Beside these considerations lie others of at least equal importance in the view of humanity; namely, that the undertaking of this work is the first step toward a free, social communication between the American and Asiatic continents. Since the establishment of Christianity there has been a steady effort on the part of the more enlightened to extend the influence of true religion and of civilization over the inhabitants of China and India; to which are now to be added the islands of the Southern Seas. This divine enterprise has been prosecuted hitherto with but little successnot from any want of zeal or perseverance on the part of European and American Christians, but because the grand preliminary step, the establishment of a free and universal commerce between the two sides of the globe has never been realized. The crusaders attempted the conversion of Asia by force of arms, and their expeditions invariably failed, because they were contradictory to the spirit of a pure beneficence. There remains but one other method of preparing the Asiatic nations for the reception of the truth; and that is, to raise their opinion of the Western races, and awaken kindly and respectful feelings in them toward ourselves, by a free and constant commercial intercourse. As a Christian and a republican people, we acknowledge no conquests saving those of superior industry and intelligence. By that conquest and by none other, we may subdue and civilize the hordes of Asia. By establishing a free and rapid communication with the Pacific coast, we, therefore, not only promote the Union, and strengthen and confirm our own empire, but we take the initiatory step toward the accomplishment of the grand design of Christian benevolence, the civilization and instruction of Asia.

It would be impossible, in the limits allowed us, to set before the reader all the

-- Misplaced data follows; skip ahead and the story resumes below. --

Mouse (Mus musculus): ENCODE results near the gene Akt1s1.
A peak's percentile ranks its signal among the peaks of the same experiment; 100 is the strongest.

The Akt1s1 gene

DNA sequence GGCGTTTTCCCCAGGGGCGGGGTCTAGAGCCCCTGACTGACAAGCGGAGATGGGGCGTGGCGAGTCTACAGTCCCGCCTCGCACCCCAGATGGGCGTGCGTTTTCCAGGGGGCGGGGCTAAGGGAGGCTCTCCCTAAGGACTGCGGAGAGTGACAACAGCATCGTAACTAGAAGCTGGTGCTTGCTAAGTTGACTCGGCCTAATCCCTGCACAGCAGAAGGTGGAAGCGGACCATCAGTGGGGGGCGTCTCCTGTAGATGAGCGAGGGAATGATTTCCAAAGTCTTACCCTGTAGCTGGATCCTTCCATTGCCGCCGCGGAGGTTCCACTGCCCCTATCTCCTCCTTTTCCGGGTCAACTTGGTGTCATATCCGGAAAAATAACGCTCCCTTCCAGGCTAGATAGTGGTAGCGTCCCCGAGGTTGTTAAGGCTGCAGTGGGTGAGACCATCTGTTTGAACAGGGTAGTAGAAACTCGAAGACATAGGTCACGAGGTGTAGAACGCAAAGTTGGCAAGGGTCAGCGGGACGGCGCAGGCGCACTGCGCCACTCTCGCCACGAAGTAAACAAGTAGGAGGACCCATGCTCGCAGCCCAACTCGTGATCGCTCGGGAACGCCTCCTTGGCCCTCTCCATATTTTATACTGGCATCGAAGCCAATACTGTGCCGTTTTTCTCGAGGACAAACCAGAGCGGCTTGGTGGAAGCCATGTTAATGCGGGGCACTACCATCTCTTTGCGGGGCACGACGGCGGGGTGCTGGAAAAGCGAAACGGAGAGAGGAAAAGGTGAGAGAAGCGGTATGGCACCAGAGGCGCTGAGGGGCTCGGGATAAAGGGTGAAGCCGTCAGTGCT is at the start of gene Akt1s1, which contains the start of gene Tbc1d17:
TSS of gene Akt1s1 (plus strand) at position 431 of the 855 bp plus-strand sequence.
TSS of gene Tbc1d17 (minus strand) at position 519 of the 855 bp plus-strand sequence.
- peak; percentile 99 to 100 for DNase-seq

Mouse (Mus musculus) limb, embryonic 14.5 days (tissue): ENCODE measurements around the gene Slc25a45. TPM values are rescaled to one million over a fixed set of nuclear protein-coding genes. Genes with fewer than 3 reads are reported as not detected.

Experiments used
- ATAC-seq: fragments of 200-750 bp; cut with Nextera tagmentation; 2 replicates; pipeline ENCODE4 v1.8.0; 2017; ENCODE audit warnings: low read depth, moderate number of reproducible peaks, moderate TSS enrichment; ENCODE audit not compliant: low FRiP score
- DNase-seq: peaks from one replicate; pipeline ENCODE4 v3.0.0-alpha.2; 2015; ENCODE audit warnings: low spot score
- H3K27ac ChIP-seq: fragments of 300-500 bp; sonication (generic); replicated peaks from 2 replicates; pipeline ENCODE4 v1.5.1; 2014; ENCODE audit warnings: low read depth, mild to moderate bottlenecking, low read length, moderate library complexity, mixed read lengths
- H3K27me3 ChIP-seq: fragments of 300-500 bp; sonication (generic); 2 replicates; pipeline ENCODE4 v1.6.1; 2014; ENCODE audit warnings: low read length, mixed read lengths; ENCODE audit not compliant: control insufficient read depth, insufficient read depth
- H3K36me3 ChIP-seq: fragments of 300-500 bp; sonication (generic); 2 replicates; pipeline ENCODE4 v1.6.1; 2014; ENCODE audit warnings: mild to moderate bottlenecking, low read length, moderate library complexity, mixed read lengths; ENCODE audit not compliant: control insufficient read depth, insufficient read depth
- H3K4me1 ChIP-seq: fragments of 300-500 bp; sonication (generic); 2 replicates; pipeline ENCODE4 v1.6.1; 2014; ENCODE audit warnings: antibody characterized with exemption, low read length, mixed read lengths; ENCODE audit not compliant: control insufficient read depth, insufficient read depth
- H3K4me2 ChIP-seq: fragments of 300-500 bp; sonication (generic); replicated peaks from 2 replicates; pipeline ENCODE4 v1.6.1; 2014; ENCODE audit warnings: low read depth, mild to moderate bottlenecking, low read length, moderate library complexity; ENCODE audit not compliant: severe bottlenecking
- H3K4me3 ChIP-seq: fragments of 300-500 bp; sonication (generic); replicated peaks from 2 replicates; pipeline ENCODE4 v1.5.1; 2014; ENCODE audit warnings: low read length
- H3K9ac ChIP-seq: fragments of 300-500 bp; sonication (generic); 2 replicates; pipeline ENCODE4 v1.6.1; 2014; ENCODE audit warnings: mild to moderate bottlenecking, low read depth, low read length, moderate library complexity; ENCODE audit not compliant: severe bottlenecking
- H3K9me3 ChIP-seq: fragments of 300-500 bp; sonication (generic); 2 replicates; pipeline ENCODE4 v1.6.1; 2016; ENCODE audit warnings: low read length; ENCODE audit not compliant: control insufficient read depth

consequences which must certainly follow the opening of a free communication between the Atlantic and Pacific coasts; these advantages have been shown at large, and sufficiently dwelt upon, by others. To those of our readers who have not made a particular study of the subject, our author's pamphlet will convey all the desired information.* We shall dwell no longer upon the subject than may be necessary for a comparative view of the advantages of the several routes proposed for the construction of a work admitted by all to be of absolute necessity. And, first, it is proper to remark that if any one of the routes in contemplation, including two across the narrow interval between North and South America, and three across the main-land of the Northern Continent, were to be undertaken at the public cost, the injury done to the public and private business of the country, added to the California drain, and heavy purchases of foreign goods made necessary by the present low tariff, would bring great distress and embarrassment upon the poorer classes for the coming two or three years. Were the project of a railroad to the Pacific added to that of the River and Harbor Improvement, and to these the costs of the impending war of extermination which must soon be entered upon with the Southwestern Indians, such a tide of expenses would be set a-going as would take the government off its feet, and subject it to the extreme malice of the opposition. The only safe and politic course to be pursued, would seem to be, to extend merely its favor and its military protection to the economical and well-considered project of our author; and to entrust to him, as to a public contractor-which in effect this scheme makes him—the beginning, at least, of this vast and important enterprise.